Ruminal acidosis is a digestive disorder that is characterized by low rumen pH (more acidic than normal). Typically acidosis is said to be a pH below 5.8 (normal rumen pH is 6.5 – 7.0).
Cattle are at greatest risk for acidosis when consuming feed that is high in fermentable carbohydrates, which is most commonly associated with feedlot rations but can also happen on high quality pasture. Cattle that go off feed for an extended period of time are also at risk when they resume feed intake.
Click to continue reading… more information on the types, causes and prevention strategies of ruminal acidosis in beef cattle.
Update: Missed the webinar? Find the recording and check for future webinars on our Webinars page: http://www.beefresearch.ca/resources/webinars.cfm
When the digestive system isn’t balanced and functioning properly, cattle’s feed intake and ability to utilize nutrients may decline, and the likelihood of
health problems and carcass value discounts can increase. A better understanding of the rumen can help to prevent or resolve problem situations and manage feeding to economically meet production goals.
Join this free webinar to learn about:
- what is rumen health: balancing the needs of the microbes and beef cattle
- the direct and indirect links of rumen health and productivity
- strategies to optimize rumen health and productive outcomes
Feed efficiency and cost of gain strongly impact feedlot profitability. Feed efficiency is thought to decline with advancing days on feed, though factors contributing to this are unclear. Understanding changes in feed efficiency over the course of the finishing period may identify opportunities to further improve feedlot production efficiencies.
Research currently underway and funded by the National Check-off and Canada’s Beef Science Cluster is working to improve Continue reading
This article written by Dr. Reynold Bergen, BCRC Science Director, originally appeared in the August 2014 issue of Canadian Cattlemen magazine and is reprinted on the BCRC Blog with permission of the publisher.
Some rumen microbes prefer to break down fiber, while others thrive on sugars and starches. This allows cattle and other ruminants to take advantage of a wide variety of different feeds. If the feed contains a lot of poorly digestible fiber, the fiber digesting microbes will predominate. This allows ruminants to survive in Canada’s long, cold winters. Other rumen microbes dominate when plants are growing rapidly in spring and contain a lot of sugar and easily digestible fiber. These more digestible feeds provide energy and protein to the animal more quickly, and deliver the nutrients needed to allow them to produce milk, recover body condition, grow, and rebreed quickly and efficiently during Canada’s relatively short growing season.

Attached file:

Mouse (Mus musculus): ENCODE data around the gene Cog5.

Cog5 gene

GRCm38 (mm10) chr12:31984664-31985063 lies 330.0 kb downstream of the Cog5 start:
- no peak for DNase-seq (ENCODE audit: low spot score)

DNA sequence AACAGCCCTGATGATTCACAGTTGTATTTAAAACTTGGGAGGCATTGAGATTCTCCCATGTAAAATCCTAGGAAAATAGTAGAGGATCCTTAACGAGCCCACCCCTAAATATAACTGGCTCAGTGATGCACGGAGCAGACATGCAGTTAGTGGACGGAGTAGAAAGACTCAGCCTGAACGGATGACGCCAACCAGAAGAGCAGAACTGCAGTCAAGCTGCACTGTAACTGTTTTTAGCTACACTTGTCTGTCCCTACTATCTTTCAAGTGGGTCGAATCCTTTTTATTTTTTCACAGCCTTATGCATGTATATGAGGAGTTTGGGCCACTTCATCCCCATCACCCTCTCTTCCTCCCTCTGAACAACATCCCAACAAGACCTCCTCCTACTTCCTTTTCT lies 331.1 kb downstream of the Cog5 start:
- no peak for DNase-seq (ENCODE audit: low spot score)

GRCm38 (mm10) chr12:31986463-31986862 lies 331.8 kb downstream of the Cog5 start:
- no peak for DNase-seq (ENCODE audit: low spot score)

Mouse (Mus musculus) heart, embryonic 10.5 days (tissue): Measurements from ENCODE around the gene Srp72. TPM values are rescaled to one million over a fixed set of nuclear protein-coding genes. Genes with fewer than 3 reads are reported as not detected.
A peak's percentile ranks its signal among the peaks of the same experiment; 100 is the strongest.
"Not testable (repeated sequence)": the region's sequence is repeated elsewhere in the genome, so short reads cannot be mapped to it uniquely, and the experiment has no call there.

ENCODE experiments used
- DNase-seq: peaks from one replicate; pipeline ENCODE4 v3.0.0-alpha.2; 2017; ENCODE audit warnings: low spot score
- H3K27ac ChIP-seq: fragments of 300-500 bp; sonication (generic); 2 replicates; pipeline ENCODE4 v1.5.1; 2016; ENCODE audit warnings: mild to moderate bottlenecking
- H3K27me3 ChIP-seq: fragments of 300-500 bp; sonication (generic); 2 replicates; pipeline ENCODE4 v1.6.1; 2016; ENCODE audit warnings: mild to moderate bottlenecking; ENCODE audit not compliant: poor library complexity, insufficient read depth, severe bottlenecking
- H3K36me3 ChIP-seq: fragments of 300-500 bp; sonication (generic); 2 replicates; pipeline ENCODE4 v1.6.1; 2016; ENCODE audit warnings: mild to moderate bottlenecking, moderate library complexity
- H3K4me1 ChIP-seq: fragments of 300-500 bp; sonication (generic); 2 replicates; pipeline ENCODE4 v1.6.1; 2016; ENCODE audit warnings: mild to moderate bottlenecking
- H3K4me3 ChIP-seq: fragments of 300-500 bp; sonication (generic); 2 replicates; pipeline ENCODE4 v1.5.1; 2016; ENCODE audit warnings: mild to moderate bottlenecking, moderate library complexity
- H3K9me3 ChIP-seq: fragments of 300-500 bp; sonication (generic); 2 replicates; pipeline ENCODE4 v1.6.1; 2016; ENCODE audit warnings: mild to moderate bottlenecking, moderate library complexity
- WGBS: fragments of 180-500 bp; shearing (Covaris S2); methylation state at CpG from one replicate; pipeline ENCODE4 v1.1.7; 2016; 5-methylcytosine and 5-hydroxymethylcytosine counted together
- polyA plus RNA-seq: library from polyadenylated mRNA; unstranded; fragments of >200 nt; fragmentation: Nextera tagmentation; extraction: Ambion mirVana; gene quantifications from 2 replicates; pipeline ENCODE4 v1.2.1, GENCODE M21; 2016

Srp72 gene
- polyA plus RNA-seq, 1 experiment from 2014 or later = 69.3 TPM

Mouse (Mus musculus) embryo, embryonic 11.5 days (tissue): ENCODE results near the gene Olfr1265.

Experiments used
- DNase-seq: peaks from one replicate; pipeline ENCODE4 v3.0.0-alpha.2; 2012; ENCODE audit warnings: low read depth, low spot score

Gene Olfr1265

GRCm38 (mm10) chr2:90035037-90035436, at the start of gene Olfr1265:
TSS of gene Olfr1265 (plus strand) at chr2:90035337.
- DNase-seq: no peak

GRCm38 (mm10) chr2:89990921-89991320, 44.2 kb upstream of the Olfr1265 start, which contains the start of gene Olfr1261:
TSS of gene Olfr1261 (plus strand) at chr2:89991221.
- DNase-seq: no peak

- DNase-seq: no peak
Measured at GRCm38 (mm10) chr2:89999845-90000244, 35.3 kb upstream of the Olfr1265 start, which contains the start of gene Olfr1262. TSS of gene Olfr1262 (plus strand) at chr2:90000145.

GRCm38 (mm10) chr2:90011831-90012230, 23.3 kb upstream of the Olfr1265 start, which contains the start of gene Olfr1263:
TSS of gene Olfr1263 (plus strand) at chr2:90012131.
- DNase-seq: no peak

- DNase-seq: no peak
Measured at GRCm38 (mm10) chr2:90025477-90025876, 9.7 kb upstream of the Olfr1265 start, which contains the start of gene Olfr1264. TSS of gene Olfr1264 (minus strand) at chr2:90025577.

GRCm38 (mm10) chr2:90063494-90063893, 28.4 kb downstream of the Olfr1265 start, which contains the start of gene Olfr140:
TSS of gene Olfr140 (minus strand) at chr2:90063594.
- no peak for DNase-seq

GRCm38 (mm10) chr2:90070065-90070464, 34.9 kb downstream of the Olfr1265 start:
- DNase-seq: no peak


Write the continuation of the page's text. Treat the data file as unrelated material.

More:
The cells lining cattle’s digestive tracts have two seemingly contradictory functions: they need to absorb nutrients while also acting as a barrier to prevent disease causing organisms from entering the bloodstream.
Nutrient absorption has not been studied in great detail in ruminants, and barrier function even less so. The interplay between these two functions also raises the possibility that nutritional disruptions may also affect how well the gut can act as a barrier to pathogens.
Research currently underway, funded by the National Check-off and Canada’s second Beef Science Cluster, is working to better understand Continue reading
Acidosis refers to a lower than normal pH in the rumen. It is a growth performance, health and welfare concern caused by highly fermentable feed being digested too quickly, and typically seen when cattle are moved from a predominantly forage-based to grain-based diet. Cattle that engorge on forages are also at risk.
Acidosis can cause diarrhea, reduced feed intake, and depressed behavior. Once an animal recovers, it is likely to be feed deprived, leading it to overeat and be susceptible to more severe acidosis. Severe acidosis can lead to rumen ulcers, which allow bacteria into the blood stream causing further health problems, and death.